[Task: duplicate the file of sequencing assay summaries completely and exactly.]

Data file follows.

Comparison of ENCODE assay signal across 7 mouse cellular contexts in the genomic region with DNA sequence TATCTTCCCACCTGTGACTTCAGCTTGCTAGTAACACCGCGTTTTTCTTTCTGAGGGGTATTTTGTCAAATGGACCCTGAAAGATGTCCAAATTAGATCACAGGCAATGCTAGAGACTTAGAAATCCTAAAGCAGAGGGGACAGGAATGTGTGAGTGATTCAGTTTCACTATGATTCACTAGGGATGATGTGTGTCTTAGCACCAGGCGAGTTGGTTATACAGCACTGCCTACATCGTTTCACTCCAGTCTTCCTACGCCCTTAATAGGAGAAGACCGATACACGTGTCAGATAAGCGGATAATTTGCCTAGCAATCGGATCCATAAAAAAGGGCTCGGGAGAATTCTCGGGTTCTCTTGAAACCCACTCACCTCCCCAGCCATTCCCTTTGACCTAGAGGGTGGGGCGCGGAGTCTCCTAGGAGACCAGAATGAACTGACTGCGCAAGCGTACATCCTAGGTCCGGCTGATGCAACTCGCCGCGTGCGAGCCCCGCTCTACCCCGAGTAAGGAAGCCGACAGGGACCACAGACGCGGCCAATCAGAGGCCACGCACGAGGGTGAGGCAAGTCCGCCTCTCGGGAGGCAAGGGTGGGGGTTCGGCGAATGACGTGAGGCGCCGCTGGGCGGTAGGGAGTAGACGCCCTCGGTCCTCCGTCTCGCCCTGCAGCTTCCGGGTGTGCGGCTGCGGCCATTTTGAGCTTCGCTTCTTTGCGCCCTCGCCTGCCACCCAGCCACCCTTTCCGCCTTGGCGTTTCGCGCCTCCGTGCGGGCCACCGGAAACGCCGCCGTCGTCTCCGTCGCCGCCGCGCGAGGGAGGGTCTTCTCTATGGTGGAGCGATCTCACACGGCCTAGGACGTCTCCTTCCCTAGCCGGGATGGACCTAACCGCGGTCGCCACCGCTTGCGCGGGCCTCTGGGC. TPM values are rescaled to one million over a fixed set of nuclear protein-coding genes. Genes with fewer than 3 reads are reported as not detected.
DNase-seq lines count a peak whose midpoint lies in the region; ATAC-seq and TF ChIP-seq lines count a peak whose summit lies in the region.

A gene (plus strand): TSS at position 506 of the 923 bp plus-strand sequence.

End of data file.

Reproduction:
Comparison of ENCODE assay signal across 7 mouse cellular contexts in the genomic region with DNA sequence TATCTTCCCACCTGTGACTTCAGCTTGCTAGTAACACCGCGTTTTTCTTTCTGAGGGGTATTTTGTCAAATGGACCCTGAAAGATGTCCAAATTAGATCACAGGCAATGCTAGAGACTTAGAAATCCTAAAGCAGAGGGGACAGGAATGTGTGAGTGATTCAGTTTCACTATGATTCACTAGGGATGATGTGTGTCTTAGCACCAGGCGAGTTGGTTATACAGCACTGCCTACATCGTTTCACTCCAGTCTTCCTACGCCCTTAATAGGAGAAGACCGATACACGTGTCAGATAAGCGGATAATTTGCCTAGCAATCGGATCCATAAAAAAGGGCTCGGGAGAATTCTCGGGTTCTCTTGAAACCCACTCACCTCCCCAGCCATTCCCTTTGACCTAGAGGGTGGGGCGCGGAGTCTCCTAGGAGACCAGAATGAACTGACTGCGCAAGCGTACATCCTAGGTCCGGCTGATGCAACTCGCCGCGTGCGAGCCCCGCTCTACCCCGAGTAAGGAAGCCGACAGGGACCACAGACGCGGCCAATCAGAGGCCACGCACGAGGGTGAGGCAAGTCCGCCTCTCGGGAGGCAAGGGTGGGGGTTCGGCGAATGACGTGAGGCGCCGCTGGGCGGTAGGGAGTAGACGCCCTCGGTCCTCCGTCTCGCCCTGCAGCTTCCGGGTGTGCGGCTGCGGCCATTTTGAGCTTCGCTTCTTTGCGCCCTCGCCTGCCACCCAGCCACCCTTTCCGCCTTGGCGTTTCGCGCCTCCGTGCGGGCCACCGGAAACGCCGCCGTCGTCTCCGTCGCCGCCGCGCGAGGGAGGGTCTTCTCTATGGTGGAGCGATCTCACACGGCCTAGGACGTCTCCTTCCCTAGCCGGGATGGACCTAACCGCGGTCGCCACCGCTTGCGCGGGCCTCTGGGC. TPM values are rescaled to one million over a fixed set of nuclear protein-coding genes. Genes with fewer than 3 reads are reported as not detected.
DNase-seq lines count a peak whose midpoint lies in the region; ATAC-seq and TF ChIP-seq lines count a peak whose summit lies in the region.

A gene (plus strand): TSS at position 506 of the 923 bp plus-strand sequence.